We need to avoid quarreling over words – fighting over things that really don’t advance the aims of Christianity. We need to be driven more by a desire to honor and please God than by man’s approval, or by winning an argument – this manifests itself in humility, not one-upmanship. We need to be living our lives in such a way that when we draw conclusions from Scripture, our own lives don’t become an avenue of undercutting the point we are making. And we need to be interpreting the Word of God without distorting or abusing it.

I won’t go into the steps of interpretation here; they are appropriately outlined in a number of places – Holy Spirit, usage, context (both literary and historical), genre identification, and logical consistency. But I do want to emphasize the importance of the work behind it and the need for compassion in disagreement.

Not all interpretations are equal. Just because a person, even a believer, interprets a text that does not mean their interpretation is valid. There are boundaries to proper interpretation found in the steps listed above and the person who refuses to follow those steps, should not be granted the same hearing as someone who does. In 2 Peter, Peter warns, “knowing this first of all, that no prophecy of Scripture comes from someone's own interpretation. (2 Peter 1:20, ESV)” Now, there is a lot in this passage, but first and foremost is the idea that we cannot simply do with a text whatever we want or feel led to – we are constrained by other Scripture and by the authoritative interpretation of the Apostles (which is expressed in Scripture). I don’t believe this text means that we have to wait for the Church to interpret a passage for us, but I do believe that Peter is outlining the high standard by which we must interpret Scripture. Spirituality is NEVER expressed through laziness!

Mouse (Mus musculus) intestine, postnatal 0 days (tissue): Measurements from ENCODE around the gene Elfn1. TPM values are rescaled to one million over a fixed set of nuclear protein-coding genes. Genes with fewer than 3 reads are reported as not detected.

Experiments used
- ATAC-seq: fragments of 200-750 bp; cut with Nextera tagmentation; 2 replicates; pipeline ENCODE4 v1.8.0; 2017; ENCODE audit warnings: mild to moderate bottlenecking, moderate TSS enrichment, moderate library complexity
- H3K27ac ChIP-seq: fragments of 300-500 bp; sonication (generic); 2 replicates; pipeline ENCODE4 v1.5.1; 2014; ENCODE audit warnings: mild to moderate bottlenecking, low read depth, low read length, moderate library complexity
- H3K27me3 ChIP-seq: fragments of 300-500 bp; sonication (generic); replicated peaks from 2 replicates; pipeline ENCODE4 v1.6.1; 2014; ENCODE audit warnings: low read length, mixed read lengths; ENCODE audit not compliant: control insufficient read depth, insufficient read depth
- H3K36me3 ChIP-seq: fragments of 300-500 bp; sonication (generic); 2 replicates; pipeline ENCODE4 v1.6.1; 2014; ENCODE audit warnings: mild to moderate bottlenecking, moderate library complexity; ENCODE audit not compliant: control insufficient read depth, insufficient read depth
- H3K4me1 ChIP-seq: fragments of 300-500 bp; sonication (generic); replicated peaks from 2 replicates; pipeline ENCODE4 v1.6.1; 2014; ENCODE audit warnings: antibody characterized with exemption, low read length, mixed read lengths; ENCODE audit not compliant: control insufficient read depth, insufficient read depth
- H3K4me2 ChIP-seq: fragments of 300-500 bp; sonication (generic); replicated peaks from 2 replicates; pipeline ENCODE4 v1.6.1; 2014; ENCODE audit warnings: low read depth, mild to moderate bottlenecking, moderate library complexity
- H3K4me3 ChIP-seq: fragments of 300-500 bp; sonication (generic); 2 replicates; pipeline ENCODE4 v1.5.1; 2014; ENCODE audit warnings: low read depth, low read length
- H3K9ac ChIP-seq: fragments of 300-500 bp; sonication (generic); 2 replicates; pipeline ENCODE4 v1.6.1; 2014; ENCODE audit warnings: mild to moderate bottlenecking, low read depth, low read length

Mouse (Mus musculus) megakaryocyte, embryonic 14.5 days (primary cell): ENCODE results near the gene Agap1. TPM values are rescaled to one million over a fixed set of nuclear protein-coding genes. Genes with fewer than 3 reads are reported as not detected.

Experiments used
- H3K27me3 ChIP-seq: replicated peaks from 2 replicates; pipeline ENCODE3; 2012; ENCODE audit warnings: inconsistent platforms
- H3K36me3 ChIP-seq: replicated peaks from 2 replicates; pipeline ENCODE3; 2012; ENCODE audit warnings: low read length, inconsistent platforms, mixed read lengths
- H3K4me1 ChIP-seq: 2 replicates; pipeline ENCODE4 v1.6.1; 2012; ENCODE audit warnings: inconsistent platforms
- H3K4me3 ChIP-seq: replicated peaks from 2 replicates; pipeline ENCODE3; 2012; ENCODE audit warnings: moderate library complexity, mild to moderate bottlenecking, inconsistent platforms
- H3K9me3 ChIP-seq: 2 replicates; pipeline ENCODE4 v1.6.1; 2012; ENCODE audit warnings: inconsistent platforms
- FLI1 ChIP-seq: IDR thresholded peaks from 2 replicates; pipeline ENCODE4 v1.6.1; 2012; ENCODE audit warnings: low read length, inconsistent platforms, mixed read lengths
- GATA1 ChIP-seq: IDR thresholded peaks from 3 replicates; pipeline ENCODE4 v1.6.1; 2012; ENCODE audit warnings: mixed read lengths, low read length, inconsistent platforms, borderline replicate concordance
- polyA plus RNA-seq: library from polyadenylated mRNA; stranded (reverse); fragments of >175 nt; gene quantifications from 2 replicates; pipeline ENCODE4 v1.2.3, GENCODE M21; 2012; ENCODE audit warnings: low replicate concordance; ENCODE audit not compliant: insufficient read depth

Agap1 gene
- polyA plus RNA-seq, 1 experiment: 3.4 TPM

No one has the sole corner on interpretation. The Bible is an ancient book; and although it is living and active (Hebrews 4:12), that antiquity creates gaps that must be overcome in order to interpret a passage correctly. The open riddle example I started with illustrated how sentences might be properly put together to come to two very different conclusions. When you add in centuries old idioms, written in a different language, to a very different culture, the barriers to proper interpretation grow exponentially. It is on our shoulders therefore to work through those barriers, but also to be understanding if that journey takes us to a different location than someone else. This is not to say there are no correct or authoritative interpretations – consistency and a preponderance of biblical revelation on any subject builds (or takes away from) any conclusion one draws from the text.  But it is a call to humility in our conclusions and compassion in our differences.

In the end, as Paul tells Timothy, it is about diligence in what we are responsible for and wisdom in what we do or do not argue about…because ultimately it is truth of the Word that we want front and center, not ourselves.

1 comment:

James G said...

Yes, I read the whole thing.